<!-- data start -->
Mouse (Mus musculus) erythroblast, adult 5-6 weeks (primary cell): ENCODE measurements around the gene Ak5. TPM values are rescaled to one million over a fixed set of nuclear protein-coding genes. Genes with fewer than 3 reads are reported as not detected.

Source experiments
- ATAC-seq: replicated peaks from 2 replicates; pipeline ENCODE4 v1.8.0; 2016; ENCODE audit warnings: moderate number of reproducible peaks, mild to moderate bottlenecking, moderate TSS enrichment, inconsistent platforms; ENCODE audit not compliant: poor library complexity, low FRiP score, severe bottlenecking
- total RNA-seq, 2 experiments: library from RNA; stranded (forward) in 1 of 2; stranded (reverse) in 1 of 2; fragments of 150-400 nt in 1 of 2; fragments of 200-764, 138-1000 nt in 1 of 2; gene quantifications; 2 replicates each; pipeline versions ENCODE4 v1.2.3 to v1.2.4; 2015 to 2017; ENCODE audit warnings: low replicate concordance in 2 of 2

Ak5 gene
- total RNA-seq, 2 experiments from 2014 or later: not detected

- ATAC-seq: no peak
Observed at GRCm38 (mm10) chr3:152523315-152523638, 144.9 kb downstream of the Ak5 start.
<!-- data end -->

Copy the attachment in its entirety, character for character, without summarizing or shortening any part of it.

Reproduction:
Mouse (Mus musculus) erythroblast, adult 5-6 weeks (primary cell): ENCODE measurements around the gene Ak5. TPM values are rescaled to one million over a fixed set of nuclear protein-coding genes. Genes with fewer than 3 reads are reported as not detected.

Source experiments
- ATAC-seq: replicated peaks from 2 replicates; pipeline ENCODE4 v1.8.0; 2016; ENCODE audit warnings: moderate number of reproducible peaks, mild to moderate bottlenecking, moderate TSS enrichment, inconsistent platforms; ENCODE audit not compliant: poor library complexity, low FRiP score, severe bottlenecking
- total RNA-seq, 2 experiments: library from RNA; stranded (forward) in 1 of 2; stranded (reverse) in 1 of 2; fragments of 150-400 nt in 1 of 2; fragments of 200-764, 138-1000 nt in 1 of 2; gene quantifications; 2 replicates each; pipeline versions ENCODE4 v1.2.3 to v1.2.4; 2015 to 2017; ENCODE audit warnings: low replicate concordance in 2 of 2

Ak5 gene
- total RNA-seq, 2 experiments from 2014 or later: not detected

- ATAC-seq: no peak
Observed at GRCm38 (mm10) chr3:152523315-152523638, 144.9 kb downstream of the Ak5 start.